Sydney Morning Herald reporter Darby ventures from Tasmania and Japan to Antarctica and Mexico as he tracks the ongoing destruction of the world’s whale population.
Despite the 1986 moratorium on commercial whaling, illegal hunting continues to take a toll. Darby profiles each endangered species in turn, digging though International Whaling Commission archives to root out the truth. The Right, a slow, steady baleen, was hunted to near-extinction in the Southern Ocean and the Atlantic by Basque and Long Islanders; protected since 1934, it was secretly chased by the Soviets but is now making a comeback. The Blue, a speedy Rorqual (the largest group of baleens), was routed by Norwegians and Americans from the Aleutians to the subartic seas of the North Atlantic. Out of nearly 40,000 Blues, more than 28,000 were killed at the height of the Antarctic whaling season in 1931, taken for the oil used in making soap and margarine. In need of protein for its starving people after the war, Japan resisted the 1931 Geneva Convention regulations to restrict whaling; General MacArthur’s complaisance “unlocked an industry that would shovel whale into the Japanese diet for a generation.” The tiny Minke was targeted especially by the Japanese, who still pursue it and the Humpback in the name of science. The big-headed warrior Sperm, with ambergris worth its weight in gold, was still being hunted into the ’70s, until Paul Watson of Greenpeace made whaling a “lightning rod for global species conservation.” Darby delineates both sides in the messy politics of whaling, and mixes in a lively bit of science and evolution. His study energetically underscores the need for continued vigilance in protecting these sublime ancient cetaceans.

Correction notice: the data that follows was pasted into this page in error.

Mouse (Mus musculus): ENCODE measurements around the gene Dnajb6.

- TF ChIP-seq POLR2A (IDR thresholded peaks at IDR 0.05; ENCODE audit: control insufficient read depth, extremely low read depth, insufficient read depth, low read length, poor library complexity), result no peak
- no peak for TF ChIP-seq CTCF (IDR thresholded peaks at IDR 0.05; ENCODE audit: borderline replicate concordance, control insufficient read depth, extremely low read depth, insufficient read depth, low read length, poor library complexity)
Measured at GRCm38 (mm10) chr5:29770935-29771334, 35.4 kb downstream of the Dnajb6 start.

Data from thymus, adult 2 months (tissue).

An exciting, in-the-chase, up-to-the minute look at the state of global whaling—nice companion volume to Eric Jay Dolin’s Leviathan (2007).